We quoted, a few pages back, the words of a French writer on old age, who placed the commencement of the period of decadence in man " between fifty and sixty." The gifted Flourens, in his work on human longevity, considers that this is far too early, did man only husband the resources of a naturally good constitution. English writers also do not speak of virile weakness in healthy men under fifty.

If it is true, and it would seem from a number of opinions expressed by medical authors whom we have consulted, that the age of commencing decay in Europe is from "fifty to sixty," then in this country we must, as a nation, be suffering some degeneration in this respect. For it is certain that of a number of elderly men whom we have consulted on this point, the majority confessed to having felt a decided decrease both in desire and sexual vigor as early as forty-five. We venture the prediction that three out of four of our elderly readers will agree that this coincides with their own experience.

Now it is a serious question in national hygiene why this is so? The statistics of all our oldest settled states show that fewer children are born in marriages between native Americans, than in foreign-born or mixed couples. It looks as if one solution of this startling fact is to be found in the diminished activity of the male. We ourselves have no doubt of it.

The naturalist Buffon, in the last century, maintained that a careful comparison of the animals of the Old and New Worlds had convinced him that those in the latter are, on the whole, smaller, feebler, and shorter lived than those in the former. President Jefferson took some pains, and we believe successfully, in refuting this opinion; but there is really little doubt but that American born males are, as a class, liable to premature decay of the generative functions.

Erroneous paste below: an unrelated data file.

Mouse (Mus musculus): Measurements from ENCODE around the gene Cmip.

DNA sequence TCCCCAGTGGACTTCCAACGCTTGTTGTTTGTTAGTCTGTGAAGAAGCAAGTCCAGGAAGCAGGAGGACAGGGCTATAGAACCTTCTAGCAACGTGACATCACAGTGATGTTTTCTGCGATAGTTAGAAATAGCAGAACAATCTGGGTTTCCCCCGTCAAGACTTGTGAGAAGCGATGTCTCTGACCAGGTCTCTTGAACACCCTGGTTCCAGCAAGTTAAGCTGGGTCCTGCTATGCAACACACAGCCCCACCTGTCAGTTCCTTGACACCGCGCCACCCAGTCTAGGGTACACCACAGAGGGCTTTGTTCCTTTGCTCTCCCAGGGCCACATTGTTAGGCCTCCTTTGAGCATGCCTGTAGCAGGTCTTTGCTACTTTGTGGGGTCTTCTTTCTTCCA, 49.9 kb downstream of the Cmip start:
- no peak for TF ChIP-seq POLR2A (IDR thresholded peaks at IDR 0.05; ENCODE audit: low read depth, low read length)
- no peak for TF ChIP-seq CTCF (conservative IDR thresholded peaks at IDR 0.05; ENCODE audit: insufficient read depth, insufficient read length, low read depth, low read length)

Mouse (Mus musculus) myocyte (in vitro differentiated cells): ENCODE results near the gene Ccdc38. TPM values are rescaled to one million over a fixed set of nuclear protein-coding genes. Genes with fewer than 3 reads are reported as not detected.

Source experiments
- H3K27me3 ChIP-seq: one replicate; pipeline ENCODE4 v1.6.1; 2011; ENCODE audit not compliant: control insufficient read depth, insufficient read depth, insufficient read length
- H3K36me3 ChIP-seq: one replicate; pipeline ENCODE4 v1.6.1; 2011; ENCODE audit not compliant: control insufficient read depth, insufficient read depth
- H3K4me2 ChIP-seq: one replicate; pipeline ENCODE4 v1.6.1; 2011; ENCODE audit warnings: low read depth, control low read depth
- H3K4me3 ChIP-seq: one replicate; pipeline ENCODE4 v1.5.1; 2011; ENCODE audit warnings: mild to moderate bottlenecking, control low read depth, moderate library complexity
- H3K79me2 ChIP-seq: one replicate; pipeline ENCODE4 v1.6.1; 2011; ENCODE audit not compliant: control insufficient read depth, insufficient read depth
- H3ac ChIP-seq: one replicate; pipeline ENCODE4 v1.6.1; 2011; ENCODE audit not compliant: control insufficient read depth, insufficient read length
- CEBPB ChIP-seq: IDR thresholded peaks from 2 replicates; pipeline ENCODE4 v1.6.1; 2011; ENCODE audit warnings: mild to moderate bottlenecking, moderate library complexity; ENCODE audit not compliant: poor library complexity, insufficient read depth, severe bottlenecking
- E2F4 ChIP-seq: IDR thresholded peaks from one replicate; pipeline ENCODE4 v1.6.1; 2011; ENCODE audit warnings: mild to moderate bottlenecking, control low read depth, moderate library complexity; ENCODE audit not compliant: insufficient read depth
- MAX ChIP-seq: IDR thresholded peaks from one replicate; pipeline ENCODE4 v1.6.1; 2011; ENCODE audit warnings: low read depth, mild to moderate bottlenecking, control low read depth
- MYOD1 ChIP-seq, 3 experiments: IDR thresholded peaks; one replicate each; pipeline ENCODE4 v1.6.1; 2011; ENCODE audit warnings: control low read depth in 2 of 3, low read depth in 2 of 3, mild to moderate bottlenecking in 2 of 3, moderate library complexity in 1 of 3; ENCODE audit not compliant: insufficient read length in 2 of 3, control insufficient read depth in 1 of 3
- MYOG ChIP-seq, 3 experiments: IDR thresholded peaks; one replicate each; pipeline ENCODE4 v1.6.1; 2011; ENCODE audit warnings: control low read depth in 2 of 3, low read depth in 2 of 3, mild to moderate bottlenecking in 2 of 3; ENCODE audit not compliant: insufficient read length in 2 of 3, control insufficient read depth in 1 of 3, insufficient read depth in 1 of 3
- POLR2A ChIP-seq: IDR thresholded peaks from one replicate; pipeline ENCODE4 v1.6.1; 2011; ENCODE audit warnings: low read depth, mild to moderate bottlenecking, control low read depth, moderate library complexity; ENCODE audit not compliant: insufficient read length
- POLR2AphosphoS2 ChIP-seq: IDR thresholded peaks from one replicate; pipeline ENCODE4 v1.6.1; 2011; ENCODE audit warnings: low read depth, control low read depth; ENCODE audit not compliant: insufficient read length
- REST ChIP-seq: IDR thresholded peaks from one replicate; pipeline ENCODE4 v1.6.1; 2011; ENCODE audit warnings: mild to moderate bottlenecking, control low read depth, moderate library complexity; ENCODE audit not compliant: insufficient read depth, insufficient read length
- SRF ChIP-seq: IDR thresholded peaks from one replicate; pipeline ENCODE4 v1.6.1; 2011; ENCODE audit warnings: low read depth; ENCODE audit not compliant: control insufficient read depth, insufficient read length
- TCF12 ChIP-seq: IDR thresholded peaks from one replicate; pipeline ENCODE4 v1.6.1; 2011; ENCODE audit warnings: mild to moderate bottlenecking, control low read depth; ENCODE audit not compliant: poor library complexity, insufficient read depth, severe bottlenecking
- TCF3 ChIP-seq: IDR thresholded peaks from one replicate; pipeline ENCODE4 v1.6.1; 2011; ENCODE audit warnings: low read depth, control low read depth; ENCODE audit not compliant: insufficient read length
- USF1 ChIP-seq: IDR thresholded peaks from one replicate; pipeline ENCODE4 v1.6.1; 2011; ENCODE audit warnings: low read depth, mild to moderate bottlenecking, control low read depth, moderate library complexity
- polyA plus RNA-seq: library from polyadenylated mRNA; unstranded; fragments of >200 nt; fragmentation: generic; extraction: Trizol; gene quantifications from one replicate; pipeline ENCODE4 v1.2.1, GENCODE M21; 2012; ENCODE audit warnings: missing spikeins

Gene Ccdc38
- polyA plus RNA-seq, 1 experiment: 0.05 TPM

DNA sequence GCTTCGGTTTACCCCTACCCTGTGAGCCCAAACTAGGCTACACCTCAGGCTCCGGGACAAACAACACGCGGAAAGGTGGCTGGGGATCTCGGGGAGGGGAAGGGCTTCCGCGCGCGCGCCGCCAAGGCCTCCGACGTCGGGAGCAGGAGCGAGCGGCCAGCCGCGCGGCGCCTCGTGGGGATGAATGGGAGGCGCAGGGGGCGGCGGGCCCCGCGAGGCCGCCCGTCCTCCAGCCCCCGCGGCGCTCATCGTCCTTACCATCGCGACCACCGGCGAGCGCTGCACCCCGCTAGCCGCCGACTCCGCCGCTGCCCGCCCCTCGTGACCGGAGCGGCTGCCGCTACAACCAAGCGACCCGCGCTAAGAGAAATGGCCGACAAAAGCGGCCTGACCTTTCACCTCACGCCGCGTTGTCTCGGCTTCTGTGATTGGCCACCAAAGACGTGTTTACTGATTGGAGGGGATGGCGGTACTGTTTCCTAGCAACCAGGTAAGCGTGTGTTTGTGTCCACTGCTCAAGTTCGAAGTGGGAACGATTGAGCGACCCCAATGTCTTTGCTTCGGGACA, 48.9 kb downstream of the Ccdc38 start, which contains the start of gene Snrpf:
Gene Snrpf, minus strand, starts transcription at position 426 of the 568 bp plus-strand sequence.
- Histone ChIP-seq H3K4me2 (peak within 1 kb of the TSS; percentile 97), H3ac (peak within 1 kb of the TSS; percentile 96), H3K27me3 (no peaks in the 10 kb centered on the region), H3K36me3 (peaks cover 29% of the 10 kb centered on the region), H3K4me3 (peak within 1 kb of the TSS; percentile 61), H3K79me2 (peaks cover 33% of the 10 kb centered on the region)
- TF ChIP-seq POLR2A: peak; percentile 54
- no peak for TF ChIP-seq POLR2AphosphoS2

Nor are the causes of this early decrepitude hard to find. They are, as it were, at the ends of our fingers. And we feel in duty bound to speak of them boldly.

One of the most obvious and most undeniable is, the ex-cessive use of tobacco. This acts not only on the individual, but on his sons. " In no instance," says Dr. Pidduck, a London surgeon of extensive observation, "is the sin of the father more distinctly visited on the children than in tobacco-using. It produces in the offspring an enervated and unsound constitution, deformities, and often early death." Dr. II. J. McDougall says: "Many inveterate smokers among my professional friends have mentioned to me the diminution of their venereal desires, as one of the effects of tobacco."

Another is, the abuse of alcoholic beverages. Not only do these, as we have shown, shorten virility, but they transmit this same tendency to the male descendants. Even when no intemperance can be charged, yet the peculiarly American habit of taking strong liquors on an empty stomach is most destructive to nervous force, and most certain to prevent healthy children.

The hurried meals and consequent dyspepsia, the use of coffee several times a day, the excessive mental strain in American business life, the increased pressure and redoubled anxieties which the desperate competition of our great marts invariably brings with it, and imposes especially on those who have families to provide for, all bring about premature old age, and create a tendency to early debility of all the nervous functions, and with them that of reproduction, which is infallibly handed down to the sons along with the money, houses, and land which a life of labor may have accumulated.

With these facts staring them in the face, it is for our native population to decide whether they will forego somewhat this desperate struggle for wealth and this self-indulgence, and thereby have to bequeath their children that which no money can purchase, and than which no costlier legacy can be left a young man - a sound constitution.